Cost-effectiveness of routine type and screens in select urological surgeries.

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International urology and nephrology


PURPOSE: To evaluate the cost-effectiveness of obtaining a preoperative type and screen (T/S) for common urologic procedures.

METHODS: A decision tree model was constructed to track surgical patients undergoing two preoperative blood ordering strategies as follows: obtaining a preoperative T/S versus not doing so. The model was applied to the National (Nationwide) Inpatient Sample (NIS) data, from January 1, 2006 to September 30, 2015. Cost estimates for the model were created from combined patient-level data with published costs of a T/S, type and crossmatch (T/C), a unit of pRBC, and one unit of emergency-release transfusion (ERT). The primary outcome was the incremental cost per ERT prevented, expressed as an incremental cost-effectiveness ratio (ICER) between the two preoperative blood ordering strategies. A cost-effectiveness analysis determined the ICER of obtaining preoperative T/S to prevent an emergency-release transfusion (ERT), with a willingness-to-pay threshold of $1,500.00.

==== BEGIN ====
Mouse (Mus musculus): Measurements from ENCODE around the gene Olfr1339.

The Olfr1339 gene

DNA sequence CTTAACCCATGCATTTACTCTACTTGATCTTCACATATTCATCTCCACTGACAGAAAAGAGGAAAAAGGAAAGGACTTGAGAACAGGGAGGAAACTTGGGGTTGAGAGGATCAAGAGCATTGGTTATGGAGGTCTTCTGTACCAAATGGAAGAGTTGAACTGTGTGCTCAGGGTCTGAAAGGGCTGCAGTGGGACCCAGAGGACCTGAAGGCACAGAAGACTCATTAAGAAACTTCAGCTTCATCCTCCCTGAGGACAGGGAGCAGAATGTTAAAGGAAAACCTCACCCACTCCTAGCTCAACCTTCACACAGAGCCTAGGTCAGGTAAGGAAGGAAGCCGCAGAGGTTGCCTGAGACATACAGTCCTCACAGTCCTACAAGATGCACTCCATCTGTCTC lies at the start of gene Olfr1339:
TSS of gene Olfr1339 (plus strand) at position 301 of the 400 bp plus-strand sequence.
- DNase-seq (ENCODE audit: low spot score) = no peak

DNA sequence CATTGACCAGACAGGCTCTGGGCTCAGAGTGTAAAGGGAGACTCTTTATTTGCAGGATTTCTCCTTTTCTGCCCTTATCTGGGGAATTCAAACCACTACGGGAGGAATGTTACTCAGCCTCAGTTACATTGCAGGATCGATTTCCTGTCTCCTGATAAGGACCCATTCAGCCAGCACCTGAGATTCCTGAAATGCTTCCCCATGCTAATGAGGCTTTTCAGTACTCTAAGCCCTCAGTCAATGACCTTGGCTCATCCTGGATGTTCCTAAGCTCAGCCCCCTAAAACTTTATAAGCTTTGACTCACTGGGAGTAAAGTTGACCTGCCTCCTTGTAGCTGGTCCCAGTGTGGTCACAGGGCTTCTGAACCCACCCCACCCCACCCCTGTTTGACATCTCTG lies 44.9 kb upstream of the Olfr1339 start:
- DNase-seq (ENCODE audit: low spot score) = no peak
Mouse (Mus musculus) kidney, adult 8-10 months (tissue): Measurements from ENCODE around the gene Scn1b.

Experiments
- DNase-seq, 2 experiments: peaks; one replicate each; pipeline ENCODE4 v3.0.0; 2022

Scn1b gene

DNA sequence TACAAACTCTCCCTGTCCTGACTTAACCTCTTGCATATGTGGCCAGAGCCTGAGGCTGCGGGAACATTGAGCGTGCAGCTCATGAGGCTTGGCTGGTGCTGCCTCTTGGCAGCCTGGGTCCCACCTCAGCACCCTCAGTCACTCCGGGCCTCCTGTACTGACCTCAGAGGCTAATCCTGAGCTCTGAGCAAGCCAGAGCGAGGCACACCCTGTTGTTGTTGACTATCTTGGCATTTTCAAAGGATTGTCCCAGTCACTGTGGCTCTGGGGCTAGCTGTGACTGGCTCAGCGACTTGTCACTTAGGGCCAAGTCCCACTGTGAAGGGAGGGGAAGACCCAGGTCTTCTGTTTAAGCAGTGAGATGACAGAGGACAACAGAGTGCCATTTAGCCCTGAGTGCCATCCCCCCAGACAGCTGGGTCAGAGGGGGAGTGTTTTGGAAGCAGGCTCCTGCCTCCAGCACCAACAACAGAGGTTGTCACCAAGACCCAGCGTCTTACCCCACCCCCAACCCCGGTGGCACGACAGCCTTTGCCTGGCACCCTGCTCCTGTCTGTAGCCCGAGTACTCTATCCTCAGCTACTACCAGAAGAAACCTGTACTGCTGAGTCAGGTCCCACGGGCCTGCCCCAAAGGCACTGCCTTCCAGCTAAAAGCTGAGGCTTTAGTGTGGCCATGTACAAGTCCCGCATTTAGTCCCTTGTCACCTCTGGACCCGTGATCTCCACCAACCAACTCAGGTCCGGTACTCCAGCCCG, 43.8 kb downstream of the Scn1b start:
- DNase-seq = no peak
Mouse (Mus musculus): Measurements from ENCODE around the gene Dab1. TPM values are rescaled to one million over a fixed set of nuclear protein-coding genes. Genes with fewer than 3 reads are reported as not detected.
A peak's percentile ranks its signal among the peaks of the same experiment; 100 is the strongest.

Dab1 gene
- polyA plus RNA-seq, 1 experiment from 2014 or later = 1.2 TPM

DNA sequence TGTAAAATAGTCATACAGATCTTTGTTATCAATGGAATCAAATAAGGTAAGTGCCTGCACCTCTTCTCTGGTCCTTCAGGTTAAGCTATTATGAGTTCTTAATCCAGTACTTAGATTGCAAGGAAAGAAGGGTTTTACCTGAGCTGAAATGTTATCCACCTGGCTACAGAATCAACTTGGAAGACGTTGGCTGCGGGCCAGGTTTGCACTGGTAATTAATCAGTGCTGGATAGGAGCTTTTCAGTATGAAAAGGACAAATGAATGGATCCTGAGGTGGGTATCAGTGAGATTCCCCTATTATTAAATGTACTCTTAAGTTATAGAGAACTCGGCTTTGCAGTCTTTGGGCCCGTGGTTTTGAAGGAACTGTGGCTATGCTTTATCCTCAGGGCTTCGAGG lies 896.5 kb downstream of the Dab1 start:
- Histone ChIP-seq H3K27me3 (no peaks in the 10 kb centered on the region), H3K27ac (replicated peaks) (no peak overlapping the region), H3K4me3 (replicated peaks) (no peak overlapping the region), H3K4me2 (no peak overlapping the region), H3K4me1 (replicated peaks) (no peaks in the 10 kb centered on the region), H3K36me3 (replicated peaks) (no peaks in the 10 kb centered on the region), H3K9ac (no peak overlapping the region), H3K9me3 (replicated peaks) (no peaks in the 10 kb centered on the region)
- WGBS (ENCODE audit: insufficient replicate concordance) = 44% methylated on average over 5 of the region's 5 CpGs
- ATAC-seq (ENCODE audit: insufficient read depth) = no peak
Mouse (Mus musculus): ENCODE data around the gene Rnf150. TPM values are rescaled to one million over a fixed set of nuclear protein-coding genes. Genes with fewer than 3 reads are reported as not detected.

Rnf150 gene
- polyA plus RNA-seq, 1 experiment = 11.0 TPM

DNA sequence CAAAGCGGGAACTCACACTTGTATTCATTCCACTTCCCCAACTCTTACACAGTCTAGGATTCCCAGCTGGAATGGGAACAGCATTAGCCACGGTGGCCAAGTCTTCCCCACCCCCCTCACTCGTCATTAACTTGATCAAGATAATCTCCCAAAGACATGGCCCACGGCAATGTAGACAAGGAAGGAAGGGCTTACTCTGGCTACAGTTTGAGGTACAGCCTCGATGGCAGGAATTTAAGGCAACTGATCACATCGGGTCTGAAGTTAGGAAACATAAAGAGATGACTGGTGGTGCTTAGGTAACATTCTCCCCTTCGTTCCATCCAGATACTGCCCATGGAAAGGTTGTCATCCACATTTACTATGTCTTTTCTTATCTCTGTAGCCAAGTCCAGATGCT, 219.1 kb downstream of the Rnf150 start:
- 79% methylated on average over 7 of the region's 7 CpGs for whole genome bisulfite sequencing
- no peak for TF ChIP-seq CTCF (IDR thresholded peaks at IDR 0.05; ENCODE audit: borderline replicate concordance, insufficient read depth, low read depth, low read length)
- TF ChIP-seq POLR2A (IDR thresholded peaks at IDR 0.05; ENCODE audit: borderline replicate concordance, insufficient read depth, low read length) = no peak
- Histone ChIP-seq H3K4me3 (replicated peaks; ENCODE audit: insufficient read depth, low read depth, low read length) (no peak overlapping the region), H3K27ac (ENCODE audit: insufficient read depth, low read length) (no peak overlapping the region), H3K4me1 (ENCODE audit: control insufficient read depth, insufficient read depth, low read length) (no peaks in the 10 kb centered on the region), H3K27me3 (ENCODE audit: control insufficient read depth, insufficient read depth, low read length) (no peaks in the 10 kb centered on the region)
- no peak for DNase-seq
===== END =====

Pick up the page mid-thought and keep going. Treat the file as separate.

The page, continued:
RESULTS: A total of 4,113,144 surgical admissions from 2006 to 2015 were reviewed. The overall transfusion rate was 10.54% (95% CI, 10.17-10.91) for all procedures. The ICER of preoperative T/S was $1500.00 per ERT prevented. One-way sensitivity analysis demonstrated that the risk of transfusion should exceed 4.12% to justify preoperative T/S.

CONCLUSION: Routine preoperative T/S for radical prostatectomy (rate = 3.88%) and penile implants (rate = .91%) does not represent a cost-effective practice for these surgeries. It is important for urologists to review their institution T/S policy to reduce inefficiencies within the preoperative setting.


Online ahead of print.





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